Wednesday 11 October 2006
Ready to rock the WiFi connection? Maybe you are and maybe you're not. If you need to know the basics on the first real Pokemon game to hit DS, check out part one of our coverage, which gives you a great overview of Diamond and Pearl.
Diamond and Pearl may look just like the Pokemon games you're used to. Dig a little deeper, though, and you'll see they're not. Both Diamond and Pearl come with a slew of new features that will make this the biggest, most addictive and
Ready to catch some monsters? We're about to give you a seriously in-depth look at the latest evolution of the series - and its trademark battling beasts. But if you need an overview of the game, be sure to check Day 1 here and, for a look at all of the new features of the DS version, hit Day 2 here.
New Pokemon traits
Shinou's varied terrain makes it home to 150 different species of Pokemon, 107 of which are new, bringing the total number of extant Pokemon to an awkward 493. Some of the new
Ready to rock the Wi-Fi Connection? Maybe you are and maybe you're not. If you need to know the basics, check out our first day of coverage - which gives you a great overview of Diamond and Pearl - here.
Pokemon Diamond and Pearl may look just like the Pokemon games you're used to. Dig a little deeper, though, and you'll see it's not. Diamond and Pearl come with a slew of new features that will make this the biggest, most addictive and longest Pokemon game yet.
Online Pokemon battling is
You might not understand it, but by now you have accept the Pokemon phenomenon. Since it hit Japan 10 years ago, Pokemon has become Nintendo's biggest, most profitable and surprisingly enduring property. If you've managed to ignore it so far, Pokemon combines turn-based role playing basics with monster collecting and Nintendo's trademark accessible-yet-deep gameplay, producing what for millions is a fiendishly addictive single and multiplayer experience.
Last week, Nintendo and developer Game
Wednesday 4 October 2006
The idiot's guide to the dynamics of the last generation went as follows: Sony had the brand, Microsoft had the muscle and Nintendo had the content. By content, people usually meant character roster, and the rehabilitation of Tingle is the proof of exactly that strength.
An entirely minor, and mostly loathed, character from Majora's Mask, Tingle didn't seem to have much to offer. Like Wario, what he needed was a game that embraced his oddness and unpleasantness, and
At this year's Tokyo Game Show, we had the luck to sit down with a very talented man. Atsushi Inaba is a maverick game creator who's had his hand in a number of off the wall game titles. He first became known for the one-two-punch of Viewtiful Joe and the incomparably complex and obscure Steel Battalion (that Xbox game that required a $200 cockpit controller.) Now, he's back with two big hits: Okami and Phoenix Wright, and topping it all off with the absolutely off-the-wall God Hand. We've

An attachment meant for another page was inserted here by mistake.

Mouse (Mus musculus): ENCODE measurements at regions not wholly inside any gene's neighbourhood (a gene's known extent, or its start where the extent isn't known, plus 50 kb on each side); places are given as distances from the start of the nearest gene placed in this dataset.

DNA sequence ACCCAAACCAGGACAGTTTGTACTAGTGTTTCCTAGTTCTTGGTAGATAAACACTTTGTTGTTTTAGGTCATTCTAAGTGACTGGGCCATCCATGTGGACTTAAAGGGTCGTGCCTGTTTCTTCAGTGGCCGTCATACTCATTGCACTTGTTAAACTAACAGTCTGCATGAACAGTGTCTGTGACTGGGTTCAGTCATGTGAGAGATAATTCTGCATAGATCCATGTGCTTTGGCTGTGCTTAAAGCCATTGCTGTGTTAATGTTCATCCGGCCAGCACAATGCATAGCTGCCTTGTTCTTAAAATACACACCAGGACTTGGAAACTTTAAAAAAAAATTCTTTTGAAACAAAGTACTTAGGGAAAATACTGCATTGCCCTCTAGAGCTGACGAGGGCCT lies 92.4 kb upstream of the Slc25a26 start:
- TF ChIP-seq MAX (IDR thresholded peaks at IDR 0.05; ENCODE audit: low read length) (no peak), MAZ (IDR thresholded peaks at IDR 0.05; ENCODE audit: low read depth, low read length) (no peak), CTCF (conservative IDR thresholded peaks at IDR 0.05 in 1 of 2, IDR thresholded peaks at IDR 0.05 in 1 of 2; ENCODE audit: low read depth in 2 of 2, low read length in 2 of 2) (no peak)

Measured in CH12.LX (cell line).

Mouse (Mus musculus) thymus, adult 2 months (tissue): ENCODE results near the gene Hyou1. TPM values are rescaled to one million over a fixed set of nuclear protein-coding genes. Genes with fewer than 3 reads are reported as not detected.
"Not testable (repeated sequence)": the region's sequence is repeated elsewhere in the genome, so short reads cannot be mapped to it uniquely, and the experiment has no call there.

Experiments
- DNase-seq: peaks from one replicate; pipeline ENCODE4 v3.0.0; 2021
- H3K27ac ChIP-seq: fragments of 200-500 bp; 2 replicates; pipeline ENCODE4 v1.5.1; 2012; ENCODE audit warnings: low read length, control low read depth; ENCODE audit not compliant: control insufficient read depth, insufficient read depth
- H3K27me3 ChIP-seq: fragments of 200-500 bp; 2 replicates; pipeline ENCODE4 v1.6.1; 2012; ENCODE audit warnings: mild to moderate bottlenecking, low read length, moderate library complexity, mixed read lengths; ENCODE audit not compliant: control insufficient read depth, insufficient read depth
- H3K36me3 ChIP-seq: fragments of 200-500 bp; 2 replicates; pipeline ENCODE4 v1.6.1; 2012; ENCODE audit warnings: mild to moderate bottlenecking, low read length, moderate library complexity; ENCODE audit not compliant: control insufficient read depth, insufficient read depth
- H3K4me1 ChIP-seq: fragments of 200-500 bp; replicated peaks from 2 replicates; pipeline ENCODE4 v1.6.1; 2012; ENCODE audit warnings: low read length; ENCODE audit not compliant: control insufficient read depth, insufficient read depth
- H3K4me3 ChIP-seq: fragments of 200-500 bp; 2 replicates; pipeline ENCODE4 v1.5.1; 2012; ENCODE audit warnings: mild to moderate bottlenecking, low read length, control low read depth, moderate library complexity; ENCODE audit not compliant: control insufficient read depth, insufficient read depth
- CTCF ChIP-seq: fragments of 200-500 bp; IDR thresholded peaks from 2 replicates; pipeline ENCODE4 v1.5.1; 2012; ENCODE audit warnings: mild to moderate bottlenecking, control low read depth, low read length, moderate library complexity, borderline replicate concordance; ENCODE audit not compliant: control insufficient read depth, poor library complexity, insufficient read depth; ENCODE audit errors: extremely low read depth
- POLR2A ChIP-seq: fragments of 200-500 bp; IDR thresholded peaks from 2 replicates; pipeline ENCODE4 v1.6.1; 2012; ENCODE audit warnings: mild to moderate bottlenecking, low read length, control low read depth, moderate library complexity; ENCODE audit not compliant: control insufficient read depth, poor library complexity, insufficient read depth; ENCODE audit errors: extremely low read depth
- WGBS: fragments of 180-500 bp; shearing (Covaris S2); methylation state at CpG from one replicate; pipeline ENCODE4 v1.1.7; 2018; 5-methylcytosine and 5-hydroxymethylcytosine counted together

Unnecessary colon aside, Scurge: Hive is an attractive game. You've got big, bouncy graphics that look chunky enough to peel right of the screen, and pulsing tunes to echo down the hallways of the space-techno environment. The red-haired heroine seems like an interesting enough character to get behind for a game, and her tag-along, living-computer buddy is ready to chirp in with updated maps for your bounty-hunting needs.
Then you realize that you've kinda played this game already. Your target
Well, of course you wanted to go to Tokyo Game Show - who wouldn't? But you didn't. Maybe sushi makes you retch, maybe an expensive plane ride and week-long jetlag didn't sound cool, maybe you were afraid you wouldn't be allowed back into the US all because of that mishap with the senator's daughter and that video. Whatever.
The point is, GamesRadar is here for you. Or, rather, we're over there for you. So park yourself right where you are and live secure in the knowledge that we'll tell you
It's not all about Final Fantasy and Kingdom Hearts. There's a new series in town, being worked on by the creators of the KH games and with a style very much its own. It's a Wonderful World - we'd expect the title to change in the US but we don't know to what, just yet - blends hip-hop street fashion and action RPG gameplay in unexpectedly cool ways.
The game, which is set on the streets of Tokyo and stars an even more stylish young crew than the Kingdom Hearts games, pits you against a plague
At TGS, we had an opportunity to sit down with Hiromichi Tanaka, Senior Vice President of Software Development and Tomoya Asano, Producer and talk about a title they both worked on: Final Fantasy III. Unlike last year's enhanced port of Final Fantasy IV to the GBA, FFIII is a full-on remake, and there's a lot to talk about, particularly as it has never been released in the US before.
Back when we last spoke about this game it hadn't been finished yet but now it has come out in Japan to great